Colours: Munsell Colour Codes (HueValue/Chroma; repeated)

Compnts/Featrs: Component or feature | Median (Max..Min) %; repeated. 


Parameters:  gvl - Gravel [%]; snd - Sand [%]; mud - Mud (Silt+Clay) [%]; cly - Clay [%];
                    grz - Mean Grainsize [Phi]; srt - Grainsize Sorting [Phi];
                    fac - Facies [namecode];  facmshp - Facies Membership [/1];
                    flk - Folk Sediment Texture Code [code];
                    rck - Rock Exposure [%]; veg - Soft Vegetation Cover (e.g., soft algae and seagrass) [%];
                    crb - Carbonate Content [%]; mun - Munsell Colour Code [code]; ocbn - Organic Carbon [%];
                    shrstr - Shear Stress [kPa]; por - Porosity [%]; pwvel - P-Wave Sound Velocity [km/s];
                    rghns - Bottom Roughness [V:H log2(mm)]; cshrstrs - Critical Shear Stress [kPa];
                    geoage - Geological Age of Formation [young limit Ma:old limit Ma]

Components: calct - Calcite; dolmt - Dolomite; qtz - Quartz;
            kaol - Kaolinite (Analysed); smect - Smectite (Analysed);
            pyrt - Pyrite; hvy_min - Heavy Minerals; glauc - 'Glauconite'; 
            mica - Micas; fld - Feldspars; phspht - Phosphate; hydrt - Hydrotroilite;
            silca - Silica (Amorphous); gyps - Gypsum; zeol - Zeolites; sulfd - Sulphides; 
            coralgl - Coral & Calcareous Algal; crl - Hard Coral (whole);
            crl_dbr - Coral Debris; sol_crl - Solitary Hard Corals; ostr - Ostracods;
            octcor - Octocoral Remains; brncl - Barnacle Remains; 
            mlsc - Mollusc (incl. 'clams', gastropods, scaphopods, etc); biv - Bivalve;
- Oyster; musl - Mussels; shl - Shell (unbroken); shl_dbr - Shell Debris;
            rzr_clm - Razor Clams; scllp - Scallops; gstrpd - Gastropod;
            bryz - Bryozoan; brach - Brachiopod; srpul - Serpulid; crustcn - Crustacean;
            crinod - Crinoid; ophiurd - Ophiuroid (Brittle Star); echnoid - Echinoid (Sea Urchin);
            snd_dollr - Sand Dollar (Clypasteroid); c_alg - Calcareous Algal; rhodl - Rhodolith; halmda - Halimeda;
            nan - Nannofossil (Coccolith); ptr - Pteropod; rad - Radiolarian; diat - Diatom;
            frm - Foraminifera (Foram); plnk_frm - Planktic Foram; bnth_frm - Benthic Foram;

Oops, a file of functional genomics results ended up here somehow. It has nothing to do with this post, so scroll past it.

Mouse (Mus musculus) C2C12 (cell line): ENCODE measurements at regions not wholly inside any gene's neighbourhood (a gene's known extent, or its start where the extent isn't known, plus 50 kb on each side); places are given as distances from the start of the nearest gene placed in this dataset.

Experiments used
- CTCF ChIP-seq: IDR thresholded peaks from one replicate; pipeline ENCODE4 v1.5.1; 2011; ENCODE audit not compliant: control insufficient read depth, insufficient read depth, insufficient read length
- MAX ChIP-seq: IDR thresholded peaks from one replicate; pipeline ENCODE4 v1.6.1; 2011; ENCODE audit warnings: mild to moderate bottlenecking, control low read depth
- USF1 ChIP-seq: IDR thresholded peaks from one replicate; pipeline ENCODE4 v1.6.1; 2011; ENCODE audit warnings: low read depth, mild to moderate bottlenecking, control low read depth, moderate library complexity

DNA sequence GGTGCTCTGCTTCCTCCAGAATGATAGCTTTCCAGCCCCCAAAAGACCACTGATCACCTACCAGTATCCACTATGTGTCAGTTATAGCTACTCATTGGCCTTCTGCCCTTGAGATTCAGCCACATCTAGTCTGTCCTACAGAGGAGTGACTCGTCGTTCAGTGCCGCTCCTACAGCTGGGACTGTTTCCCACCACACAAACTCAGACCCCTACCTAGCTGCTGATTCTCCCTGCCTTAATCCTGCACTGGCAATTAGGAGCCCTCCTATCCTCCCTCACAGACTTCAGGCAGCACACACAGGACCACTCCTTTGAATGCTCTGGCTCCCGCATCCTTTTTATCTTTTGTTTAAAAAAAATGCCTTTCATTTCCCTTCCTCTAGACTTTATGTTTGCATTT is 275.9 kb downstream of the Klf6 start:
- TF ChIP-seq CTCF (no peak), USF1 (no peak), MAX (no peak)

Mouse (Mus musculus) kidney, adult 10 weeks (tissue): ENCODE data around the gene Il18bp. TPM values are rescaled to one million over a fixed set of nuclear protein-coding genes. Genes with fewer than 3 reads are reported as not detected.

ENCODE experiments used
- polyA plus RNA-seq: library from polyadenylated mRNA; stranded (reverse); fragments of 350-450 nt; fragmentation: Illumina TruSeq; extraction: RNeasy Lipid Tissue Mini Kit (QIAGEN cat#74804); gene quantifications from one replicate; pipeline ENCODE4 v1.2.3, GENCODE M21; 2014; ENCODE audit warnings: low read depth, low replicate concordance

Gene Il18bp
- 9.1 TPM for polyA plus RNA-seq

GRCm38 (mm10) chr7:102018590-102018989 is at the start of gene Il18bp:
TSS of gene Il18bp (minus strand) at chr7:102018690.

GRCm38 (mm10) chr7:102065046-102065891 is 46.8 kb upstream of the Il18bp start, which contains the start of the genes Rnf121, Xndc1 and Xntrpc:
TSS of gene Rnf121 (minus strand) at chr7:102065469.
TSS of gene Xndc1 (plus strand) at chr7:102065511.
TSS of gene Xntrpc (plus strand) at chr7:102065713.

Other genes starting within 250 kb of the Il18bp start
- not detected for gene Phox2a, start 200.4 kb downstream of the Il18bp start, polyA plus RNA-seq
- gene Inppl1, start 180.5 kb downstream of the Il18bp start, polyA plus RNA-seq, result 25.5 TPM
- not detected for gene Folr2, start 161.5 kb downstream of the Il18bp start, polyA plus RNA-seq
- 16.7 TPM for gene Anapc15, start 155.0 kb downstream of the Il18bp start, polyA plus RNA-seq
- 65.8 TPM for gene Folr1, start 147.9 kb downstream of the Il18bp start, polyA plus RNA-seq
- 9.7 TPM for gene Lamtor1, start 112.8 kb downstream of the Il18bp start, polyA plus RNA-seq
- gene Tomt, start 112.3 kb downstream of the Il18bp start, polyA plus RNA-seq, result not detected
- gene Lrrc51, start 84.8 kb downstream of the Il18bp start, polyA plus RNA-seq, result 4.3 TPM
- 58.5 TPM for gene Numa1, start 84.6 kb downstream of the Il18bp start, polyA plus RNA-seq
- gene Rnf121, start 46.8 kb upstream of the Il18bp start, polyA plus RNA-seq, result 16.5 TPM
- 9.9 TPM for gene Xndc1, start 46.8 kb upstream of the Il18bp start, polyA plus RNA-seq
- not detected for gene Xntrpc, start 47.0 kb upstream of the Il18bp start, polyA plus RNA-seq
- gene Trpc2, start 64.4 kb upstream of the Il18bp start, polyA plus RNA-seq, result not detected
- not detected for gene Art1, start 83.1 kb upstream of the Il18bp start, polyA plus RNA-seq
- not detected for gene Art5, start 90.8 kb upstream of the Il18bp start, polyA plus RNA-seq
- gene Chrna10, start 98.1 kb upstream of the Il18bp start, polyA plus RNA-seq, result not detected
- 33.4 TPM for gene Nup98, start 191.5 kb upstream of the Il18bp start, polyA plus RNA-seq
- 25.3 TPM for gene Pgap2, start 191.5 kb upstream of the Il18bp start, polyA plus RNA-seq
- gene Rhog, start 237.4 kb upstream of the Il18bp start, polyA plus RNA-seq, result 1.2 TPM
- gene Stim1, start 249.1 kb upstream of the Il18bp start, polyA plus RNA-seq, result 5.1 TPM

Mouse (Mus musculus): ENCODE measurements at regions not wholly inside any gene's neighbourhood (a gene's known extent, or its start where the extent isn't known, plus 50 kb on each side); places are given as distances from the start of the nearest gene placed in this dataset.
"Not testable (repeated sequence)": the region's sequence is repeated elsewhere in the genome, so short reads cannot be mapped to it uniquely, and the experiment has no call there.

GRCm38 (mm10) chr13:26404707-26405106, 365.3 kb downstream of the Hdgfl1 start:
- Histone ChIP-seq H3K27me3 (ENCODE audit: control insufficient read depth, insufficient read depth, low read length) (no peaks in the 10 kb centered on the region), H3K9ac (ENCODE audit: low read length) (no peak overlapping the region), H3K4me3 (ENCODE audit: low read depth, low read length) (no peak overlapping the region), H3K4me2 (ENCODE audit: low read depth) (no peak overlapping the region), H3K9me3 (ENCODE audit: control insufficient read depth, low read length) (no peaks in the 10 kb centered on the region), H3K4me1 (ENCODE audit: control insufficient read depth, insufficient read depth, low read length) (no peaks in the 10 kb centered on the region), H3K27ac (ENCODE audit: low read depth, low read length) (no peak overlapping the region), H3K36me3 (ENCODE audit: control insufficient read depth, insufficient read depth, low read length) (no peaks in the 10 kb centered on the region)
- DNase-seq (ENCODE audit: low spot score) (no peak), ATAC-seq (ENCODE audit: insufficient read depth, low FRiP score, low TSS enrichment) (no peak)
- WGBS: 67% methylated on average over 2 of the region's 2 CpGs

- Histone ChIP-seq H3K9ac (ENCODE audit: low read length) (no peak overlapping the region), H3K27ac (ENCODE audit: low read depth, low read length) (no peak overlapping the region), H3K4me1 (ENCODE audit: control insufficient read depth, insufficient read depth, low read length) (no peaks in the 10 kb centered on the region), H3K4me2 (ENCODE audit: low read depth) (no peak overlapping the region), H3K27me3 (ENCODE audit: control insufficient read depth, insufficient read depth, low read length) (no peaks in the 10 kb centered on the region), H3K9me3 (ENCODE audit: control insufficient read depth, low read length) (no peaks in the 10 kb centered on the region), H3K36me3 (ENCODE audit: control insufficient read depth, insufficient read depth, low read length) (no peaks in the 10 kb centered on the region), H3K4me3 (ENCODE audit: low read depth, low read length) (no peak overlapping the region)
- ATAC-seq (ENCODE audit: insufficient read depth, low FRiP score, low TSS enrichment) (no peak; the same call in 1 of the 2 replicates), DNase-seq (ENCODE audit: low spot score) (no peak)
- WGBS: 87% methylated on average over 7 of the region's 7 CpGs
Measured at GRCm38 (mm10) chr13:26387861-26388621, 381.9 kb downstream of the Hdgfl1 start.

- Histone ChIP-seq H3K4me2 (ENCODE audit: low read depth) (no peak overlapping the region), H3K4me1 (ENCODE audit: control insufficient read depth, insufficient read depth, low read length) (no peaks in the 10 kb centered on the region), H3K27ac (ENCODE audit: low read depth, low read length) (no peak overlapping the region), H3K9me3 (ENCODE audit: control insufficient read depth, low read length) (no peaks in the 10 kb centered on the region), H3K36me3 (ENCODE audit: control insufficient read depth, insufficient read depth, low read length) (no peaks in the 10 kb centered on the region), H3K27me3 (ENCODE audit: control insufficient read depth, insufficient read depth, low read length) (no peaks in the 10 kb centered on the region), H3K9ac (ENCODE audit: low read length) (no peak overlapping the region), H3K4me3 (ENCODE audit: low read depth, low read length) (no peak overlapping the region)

lrg_frm - Large Forams (benthic, e.g. Marginopora); coal - Coal and Peat; 
            wood - Wood; oolt - Oolite; volgls - Volcanic Glass; baslt - Basalt; chrt - Chert;
            gbbro - Gabbro; umafic - Ultramafic Rock; volc - Volcanic and Volcanoclastic; \
            fe_nod - Iron (Oxide, Hydroxide) Nodules; metlif - Metalliferous; pumc - Pumice;
            calc_nod - Calcareous Nodules; clst - Clasts; mn_nod - Manganese Nodules.

Features: gas_F - Gas, Gas Bubble, Gas Escape Features;
- Odours; h2s_F - Hydrogen Sulphide Odour;
- Weed (Algae & Seagrass); seagrs_F - Seagrass;
            void_F - Voids; 
            ripl_F - Ripples, Megaripples; erosn_F - Erosion (Flute, Crag & Tail) Features;
            fces_F - Faeces, Fecal Pellets; burw_F - Burrowing;
            hydrthrml_vnt_F - Hydrothermal vents & Venting; 
            hrdgrond_F - Hardgrounds, Crusts.

Whereas components have abundances which should sum to 100%, 
features (marked with an '_F')
      have intensities of development which are not constrained that way.

Some of the above component classes overlap (e.g. 'shell' and 'bivalve'),
so total abundances not sum to 100%.


Some statistics for the coverage*:

    Number of well-described sites: 3,298,655
             observations (seabed surface):   3,800,691
             contributing datasets:  6,321
             data items: 36,573,740

    Number of cores into subbottom (>10cm penetration): 79,646
    Number of  0.1dg cells 
having data:    155,912 (16,797 with no data on texture, coloured grey)
    Percent of
0.1dg ocean cells sampled:    3.6% of the total 4,431,461 ocean 0.1dg cells
    Median distance
to nearest cell with data at 0.1dg scale:
            any ocean cell 
:    75km
            any ocean cell in ~photic zone (0-50m WD): 22km
            any ocean cell of continental shelves (0-200m WD): 24km

* These tallies apply to sites giving the information presented here. Many other sites give different
information that is useful for other purpses, for example in geoacoustics, biogeochemistry, sediment transport.
**Although commonly used in papers, the statistic "average minimum distance between cells having data"  is meaningless
because an intense survey of one area will skew the results overall to small distances.

Helpful pages on the dbSEABED website:
     Specification of Output Formats
     dbSEABED Helpful pages.

CJJ Boulder 04 June 2018